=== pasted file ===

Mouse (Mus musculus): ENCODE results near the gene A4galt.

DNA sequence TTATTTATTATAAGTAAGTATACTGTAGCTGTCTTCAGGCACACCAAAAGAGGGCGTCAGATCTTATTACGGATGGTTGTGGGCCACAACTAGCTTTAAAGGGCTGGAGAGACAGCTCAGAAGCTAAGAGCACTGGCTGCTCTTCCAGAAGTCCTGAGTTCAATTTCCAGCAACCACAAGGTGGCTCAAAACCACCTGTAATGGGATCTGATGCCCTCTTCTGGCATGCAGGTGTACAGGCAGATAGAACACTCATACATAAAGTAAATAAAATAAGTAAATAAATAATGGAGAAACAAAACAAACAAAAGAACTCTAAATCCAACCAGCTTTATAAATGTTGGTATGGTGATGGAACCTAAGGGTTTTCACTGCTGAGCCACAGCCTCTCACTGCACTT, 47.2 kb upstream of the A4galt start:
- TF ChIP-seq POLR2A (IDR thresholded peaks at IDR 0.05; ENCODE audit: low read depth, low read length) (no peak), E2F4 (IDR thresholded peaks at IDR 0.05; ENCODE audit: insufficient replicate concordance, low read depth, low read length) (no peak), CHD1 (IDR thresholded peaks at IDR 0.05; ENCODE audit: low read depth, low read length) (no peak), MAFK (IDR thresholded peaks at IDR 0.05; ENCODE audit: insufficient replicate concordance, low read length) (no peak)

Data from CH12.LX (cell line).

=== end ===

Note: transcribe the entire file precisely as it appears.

Mouse (Mus musculus): ENCODE results near the gene A4galt.

DNA sequence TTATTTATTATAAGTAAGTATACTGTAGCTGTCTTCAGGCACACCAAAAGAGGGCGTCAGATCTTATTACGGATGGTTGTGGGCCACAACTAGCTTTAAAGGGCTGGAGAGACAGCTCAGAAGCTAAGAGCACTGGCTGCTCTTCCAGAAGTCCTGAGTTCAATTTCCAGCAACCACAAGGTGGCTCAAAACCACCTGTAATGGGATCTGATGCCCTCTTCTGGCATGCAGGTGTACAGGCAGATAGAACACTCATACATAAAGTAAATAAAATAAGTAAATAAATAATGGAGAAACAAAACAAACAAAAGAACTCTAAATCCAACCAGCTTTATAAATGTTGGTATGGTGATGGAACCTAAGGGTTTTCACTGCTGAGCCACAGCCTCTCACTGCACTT, 47.2 kb upstream of the A4galt start:
- TF ChIP-seq POLR2A (IDR thresholded peaks at IDR 0.05; ENCODE audit: low read depth, low read length) (no peak), E2F4 (IDR thresholded peaks at IDR 0.05; ENCODE audit: insufficient replicate concordance, low read depth, low read length) (no peak), CHD1 (IDR thresholded peaks at IDR 0.05; ENCODE audit: low read depth, low read length) (no peak), MAFK (IDR thresholded peaks at IDR 0.05; ENCODE audit: insufficient replicate concordance, low read length) (no peak)

Data from CH12.LX (cell line).